For some readers of this Oklahoma estate planning and probate blog, reviewing one's personal estate administration plan is a regular occurrence. Some people look over their end-of-life and estate plan arrangements regularly in order to make sure that they change with the creator's wants and needs. Conversely, however, some people never look over their estate plans, either because they choose not to or because they have never gotten around to making plans in the first place.
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At some point, perhaps the majority of Oklahoma residents decide they want to leave behind whatever they cannot take with them when they die. This is when the topic of how to write wills most frequently comes up. Even though the intention is obvious -- to provide for one's loved ones -- what a will actually does and does not do is often mysterious. The following may provide helpful information.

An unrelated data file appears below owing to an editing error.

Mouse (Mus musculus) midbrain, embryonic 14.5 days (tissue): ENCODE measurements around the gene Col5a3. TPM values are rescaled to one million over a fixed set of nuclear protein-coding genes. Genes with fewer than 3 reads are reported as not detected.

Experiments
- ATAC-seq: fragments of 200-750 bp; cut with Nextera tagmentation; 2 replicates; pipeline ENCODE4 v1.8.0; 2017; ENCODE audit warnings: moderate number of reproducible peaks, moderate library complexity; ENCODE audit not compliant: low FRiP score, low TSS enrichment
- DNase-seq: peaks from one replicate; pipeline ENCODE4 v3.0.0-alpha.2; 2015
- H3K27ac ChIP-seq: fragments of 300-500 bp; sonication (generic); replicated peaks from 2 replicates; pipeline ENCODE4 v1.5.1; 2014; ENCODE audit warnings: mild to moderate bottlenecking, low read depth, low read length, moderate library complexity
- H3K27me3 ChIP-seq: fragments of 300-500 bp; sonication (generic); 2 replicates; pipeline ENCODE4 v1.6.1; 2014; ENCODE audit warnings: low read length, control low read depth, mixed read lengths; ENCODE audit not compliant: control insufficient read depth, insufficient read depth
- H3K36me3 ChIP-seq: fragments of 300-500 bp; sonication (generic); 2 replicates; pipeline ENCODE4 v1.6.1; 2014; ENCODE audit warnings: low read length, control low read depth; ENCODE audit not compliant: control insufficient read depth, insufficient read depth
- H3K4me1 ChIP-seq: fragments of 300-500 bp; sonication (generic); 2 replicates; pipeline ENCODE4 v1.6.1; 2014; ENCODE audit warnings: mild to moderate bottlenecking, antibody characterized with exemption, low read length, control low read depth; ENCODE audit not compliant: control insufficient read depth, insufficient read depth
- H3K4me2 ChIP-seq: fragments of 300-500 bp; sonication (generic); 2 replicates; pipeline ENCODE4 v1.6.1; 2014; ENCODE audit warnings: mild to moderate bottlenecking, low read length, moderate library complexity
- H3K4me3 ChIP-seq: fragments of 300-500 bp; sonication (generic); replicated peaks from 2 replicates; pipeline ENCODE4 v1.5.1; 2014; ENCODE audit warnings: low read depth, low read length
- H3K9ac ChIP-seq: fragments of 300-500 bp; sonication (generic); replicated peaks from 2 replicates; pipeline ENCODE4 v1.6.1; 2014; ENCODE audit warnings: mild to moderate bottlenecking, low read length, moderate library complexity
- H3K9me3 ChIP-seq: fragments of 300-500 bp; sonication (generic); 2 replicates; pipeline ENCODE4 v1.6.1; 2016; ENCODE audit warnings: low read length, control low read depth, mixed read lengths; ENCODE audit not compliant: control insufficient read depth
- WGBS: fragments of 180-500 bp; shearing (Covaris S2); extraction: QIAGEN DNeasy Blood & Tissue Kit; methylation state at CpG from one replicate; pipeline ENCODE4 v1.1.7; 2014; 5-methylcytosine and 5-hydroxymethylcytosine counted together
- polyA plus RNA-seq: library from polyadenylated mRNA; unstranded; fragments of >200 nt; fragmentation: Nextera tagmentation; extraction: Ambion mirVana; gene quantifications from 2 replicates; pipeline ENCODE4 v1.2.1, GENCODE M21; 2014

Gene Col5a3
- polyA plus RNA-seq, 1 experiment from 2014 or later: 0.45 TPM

As most people age and experience health problems, they begin to wonder about the circumstances in which they might become incapacitated and unable to make decisions for themselves. Recognizing this possibility, Oklahoma's lawmakers decided to enable residents to establish legal documents that set out a person's care desires and wishes. Two written documents are of particular interest -- advanced directives for health care and living wills. So how do these documents work?
Whenever Oklahomans create wills or trusts, they may not think much about what happens once they die. They generally assume the provisions of their documents will generally distribute their properties and assets as they intended. In the vast majority of cases, this is what happens. Sometimes, though, the executors or administrators of wills or trusts fail to perform their duties as stipulated in these documents and as required by law.